Falls has created these landscapes in a range of locations, including his backyard in Venice, California; the land surrounding his mother’s house in his home state of Vermont; upstate New York; and Sarvisalo, Finland, while he was an artist in residence there. The indexical quality—the way the works are a physical manifestation of their referent—give them a specificity with respect not only to site but also to time, duration, and action, underscoring what the theorist Roland Barthes calls the “having-been-there” quality of photography.2 In other words, with Falls’s works, we understand that the image before us is the result of a carefully orchestrated series of actions and physical conditions. Although we are not witnesses to the process itself, the work is evidence of what took place, a distillation of a complex system that exudes a pronounced sense of presence and stands in place of a previous event.

California Flora (National Forest Condensation Wall) is a map of sorts that covers the lobby walls and depicts the state’s flora from the ocean to the desert, from volcanic topography to forest floor—Ponderosa pine trees, valley oak, California buckwheat, deer fern, coyote brush, redwood sorrel, and wild bluegrass, to name only a few. To make this massive work, Falls traveled to all nineteen National Forests in California over the course of three road trips, hiking and camping in a different one each night. With its focus on mapping the specificities of the California landscape, the project brings to mind a seminal work of conceptual photography: John Baldessari’s The California Map Project (1969). Baldessari began with a printed state map and noted where the letters of the word “California” fell geographically. Traveling to each location, he used available natural elements such as rocks, sand, and flowers to create forms that resembled the letter that corresponded to that location on the physical map, and photographed it. When displayed, the photos are arranged sequentially to spell out “California,” creating a playful correspondence between language and site. Like Baldessari, Falls gave himself a set of rules in order to produce his work and deployed photographic processes in its realization. Yet his map is presented as a large-scale installation that is far more immersive and cinematic. Rather than adhering to the photograph in the way Baldessari did, Falls pushes into the realm of the painterly.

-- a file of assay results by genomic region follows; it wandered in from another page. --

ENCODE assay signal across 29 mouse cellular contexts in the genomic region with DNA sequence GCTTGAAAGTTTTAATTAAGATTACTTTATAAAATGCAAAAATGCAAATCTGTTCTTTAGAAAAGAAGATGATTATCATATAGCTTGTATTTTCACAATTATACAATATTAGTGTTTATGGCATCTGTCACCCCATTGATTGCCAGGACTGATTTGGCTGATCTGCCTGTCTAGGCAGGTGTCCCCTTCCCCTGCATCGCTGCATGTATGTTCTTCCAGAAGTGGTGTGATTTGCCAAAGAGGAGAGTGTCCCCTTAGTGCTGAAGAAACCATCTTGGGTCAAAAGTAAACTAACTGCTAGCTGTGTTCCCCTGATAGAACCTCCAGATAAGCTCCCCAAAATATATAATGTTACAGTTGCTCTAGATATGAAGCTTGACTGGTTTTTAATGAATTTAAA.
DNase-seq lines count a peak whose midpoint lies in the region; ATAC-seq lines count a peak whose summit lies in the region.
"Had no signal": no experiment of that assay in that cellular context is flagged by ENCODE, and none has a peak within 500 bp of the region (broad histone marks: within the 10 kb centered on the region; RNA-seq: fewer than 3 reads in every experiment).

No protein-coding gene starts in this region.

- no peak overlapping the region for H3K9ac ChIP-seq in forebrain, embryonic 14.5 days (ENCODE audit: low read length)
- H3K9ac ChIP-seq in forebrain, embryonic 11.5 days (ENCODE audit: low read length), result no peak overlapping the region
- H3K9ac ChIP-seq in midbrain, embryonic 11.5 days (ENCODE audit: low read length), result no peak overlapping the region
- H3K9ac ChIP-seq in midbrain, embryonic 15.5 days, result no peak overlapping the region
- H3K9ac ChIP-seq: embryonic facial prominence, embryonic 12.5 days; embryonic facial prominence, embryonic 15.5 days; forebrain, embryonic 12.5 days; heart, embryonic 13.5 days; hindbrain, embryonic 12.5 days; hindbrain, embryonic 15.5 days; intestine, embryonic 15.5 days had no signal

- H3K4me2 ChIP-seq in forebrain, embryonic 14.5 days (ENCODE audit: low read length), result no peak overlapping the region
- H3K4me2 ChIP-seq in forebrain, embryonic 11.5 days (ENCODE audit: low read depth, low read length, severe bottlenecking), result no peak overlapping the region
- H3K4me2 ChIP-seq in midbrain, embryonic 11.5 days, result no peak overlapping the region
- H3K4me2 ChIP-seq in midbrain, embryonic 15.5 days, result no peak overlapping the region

Rosalind Krauss once likened the impulse toward diversification and pluralism in art—what she called “willful eclecticism”—to a desire for “personal freedom” and “individual choice.”3 For instance, in the architectural cuts of Gordon Matta-Clark and the large-scale rubbings of Michelle Stuart she saw a kind of seriality unfolding across space that she associated with cinematic narratives. Falls’s desire to enact a photographic process but forgo presenting the work as an actual photograph may be the outcome of his own search for personal freedom. His solitary forays into the wilderness and physically demanding and time-consuming processes of hiking, gathering, scattering, and then waiting recall earlier works by artists like Richard Long and Hamish Fulton that embraced the walk as a primary component. Notably, their processes also engaged photography as a medium, but readily translated it into sculpture, drawing, and language.

Falls’s work also conjures the transcendentalism of Ralph Waldo Emerson, or Jack Kerouac’s countercultural urge to hit the road, each a distinct examination of the individual’s relationship to nature and the American landscape. The material manifestations of Falls’s actions are so closely tied to the environment that they function almost like a mirror of it—reflecting through a process of imprinting—yet at the same time they manage to wholly transform the original objects to become an accumulation of experiences. Taken as a whole, the work practically vibrates off the wall with its intense opticality, immersing us in something wholly new and unfamiliar.

1. Press release for Sam Falls, Galerie Eva Presenhuber, Zurich, 2014.
2. Roland Barthes, “Rhetorique de l’Image,” Communications, no. 4 (1964): 47.
3. Rosalind Krauss, “Notes on the Index, Part I,” in The Originality of the Avant-
Garde and Other Modernist Myths (Cambridge, MA: MIT Press, 1985), 196.


Hammer Projects is presented in memory of Tom Slaughter and with support from the Horace W. Goldsmith Foundation.

Hammer Projects is made possible by a gift from Hope Warschaw and John Law. Generous support is also provided by Susan Bay Nimoy and Leonard Nimoy. Additional support is provided by Good Works Foundation and Laura Donnelley.